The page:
General geekery - This is where the list gets peculiar and particular to me.  Your interests may vary, but for me, I like shows that dig into the history and analysis of topics that I enjoy.  One of the foremost of these is The Cromcast, an analysis of the work of Robert E. Howard and his contemporaries.  Given that I publish Ian McDonald's "Bruno the Bandit", this one's a natural for me.  Closely related is The Lovecraft Geek, hosted by eminent Lovecraft scholar Robert M. Price.  I can't fail to include Hypnogoria podcast.  Jim Moon's weekly reviews or readings of works by Lovecraft, M. R. James, Adam Nevill, and many related horror films and their creators are worth waiting for, and one of the audio highlights of my weekend.
At quite a tangent to them are The Tim Ferriss Show and WTF.  Both shows feature interviews with fascinating and successful people in a variety of fields.  The former examines the formula for their success, while the latter tries to get into their history and personality.  Both shows get rather long, but for the right subject can be worth the time spent.

Of course, even in the unlikely possibility that none of these catches your interest, you can always "roll your own" when it comes to podcasts, using the web service Fourble.  This service turns lists of mp3s into custom rss feeds that you can then plug into your podcatcher and have new "episodes" delivered on a schedule that you define. I find it especially great for listening to the many audio offerings available at archive.org, and have rolled custom podcast feeds for Ronnie Corbett's "When the Dog Dies", BBC's "Weird Tales" show and the classic weird literature show "The Black Mass".  Of course, their list of publicly available podcasts is quite extensive, and would probably make for a lifetime of listening on its own.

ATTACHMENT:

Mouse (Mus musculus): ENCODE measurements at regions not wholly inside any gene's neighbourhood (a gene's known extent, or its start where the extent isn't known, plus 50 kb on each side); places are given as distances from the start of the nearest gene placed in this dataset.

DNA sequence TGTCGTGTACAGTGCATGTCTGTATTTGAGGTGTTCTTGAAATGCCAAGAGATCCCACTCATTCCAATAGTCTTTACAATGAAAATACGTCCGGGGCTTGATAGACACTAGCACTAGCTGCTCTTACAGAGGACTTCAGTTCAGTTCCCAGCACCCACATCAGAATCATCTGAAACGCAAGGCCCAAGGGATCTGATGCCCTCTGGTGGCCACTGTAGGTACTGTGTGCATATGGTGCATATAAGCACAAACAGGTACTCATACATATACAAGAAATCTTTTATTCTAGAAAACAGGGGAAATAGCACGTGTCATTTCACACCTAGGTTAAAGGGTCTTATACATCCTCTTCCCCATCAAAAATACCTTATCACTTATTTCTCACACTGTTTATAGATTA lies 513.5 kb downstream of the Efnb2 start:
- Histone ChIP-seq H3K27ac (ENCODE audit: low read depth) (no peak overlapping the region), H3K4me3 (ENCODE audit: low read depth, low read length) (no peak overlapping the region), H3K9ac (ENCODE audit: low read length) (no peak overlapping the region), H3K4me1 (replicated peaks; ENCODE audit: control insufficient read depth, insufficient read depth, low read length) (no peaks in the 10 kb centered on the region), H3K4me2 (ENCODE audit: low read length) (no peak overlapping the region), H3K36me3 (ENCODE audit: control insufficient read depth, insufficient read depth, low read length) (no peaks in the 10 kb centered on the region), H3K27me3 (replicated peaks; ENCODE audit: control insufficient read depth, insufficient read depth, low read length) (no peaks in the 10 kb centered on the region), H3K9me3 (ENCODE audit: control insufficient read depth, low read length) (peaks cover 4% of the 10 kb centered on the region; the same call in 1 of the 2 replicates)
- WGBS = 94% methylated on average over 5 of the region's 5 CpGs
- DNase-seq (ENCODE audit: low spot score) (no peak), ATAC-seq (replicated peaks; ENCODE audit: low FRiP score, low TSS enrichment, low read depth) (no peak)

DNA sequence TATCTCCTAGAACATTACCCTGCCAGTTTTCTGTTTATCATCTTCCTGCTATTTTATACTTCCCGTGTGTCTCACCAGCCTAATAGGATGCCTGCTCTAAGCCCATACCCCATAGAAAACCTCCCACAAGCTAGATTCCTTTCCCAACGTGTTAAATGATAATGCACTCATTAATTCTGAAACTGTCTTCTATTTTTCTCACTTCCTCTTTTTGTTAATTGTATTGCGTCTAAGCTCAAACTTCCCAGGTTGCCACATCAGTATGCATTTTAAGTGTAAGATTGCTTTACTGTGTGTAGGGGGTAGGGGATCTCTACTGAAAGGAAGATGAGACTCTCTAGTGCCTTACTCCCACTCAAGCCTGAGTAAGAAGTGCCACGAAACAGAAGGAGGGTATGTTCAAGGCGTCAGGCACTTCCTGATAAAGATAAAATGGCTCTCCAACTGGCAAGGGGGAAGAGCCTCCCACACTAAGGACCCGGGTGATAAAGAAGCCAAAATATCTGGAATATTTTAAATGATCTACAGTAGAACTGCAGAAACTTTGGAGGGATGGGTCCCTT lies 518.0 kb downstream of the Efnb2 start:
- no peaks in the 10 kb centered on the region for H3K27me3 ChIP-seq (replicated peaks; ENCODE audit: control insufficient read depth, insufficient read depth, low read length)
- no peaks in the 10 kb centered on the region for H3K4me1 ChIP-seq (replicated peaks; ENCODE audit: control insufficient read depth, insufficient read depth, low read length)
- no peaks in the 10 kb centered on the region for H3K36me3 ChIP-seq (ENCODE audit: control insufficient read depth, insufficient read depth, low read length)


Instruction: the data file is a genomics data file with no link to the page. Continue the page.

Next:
For all this, my preferred method of listening is the PocketCasts app, available for both Android and iOS.  Disregarding the aforementioned Spotify exclusive shows, this is the best and easiest-to-use app for discovering, subscribing and managing your podcasts and episodes.
If you're looking for a relaxing way to spend time while sitting out some isolation time, it's an equally entertaining and edifying experience to sit back, close your eyes and enjoy a good podcast.  Or six.  Or ten.  Or whatever it takes to get you ready to take on the world again.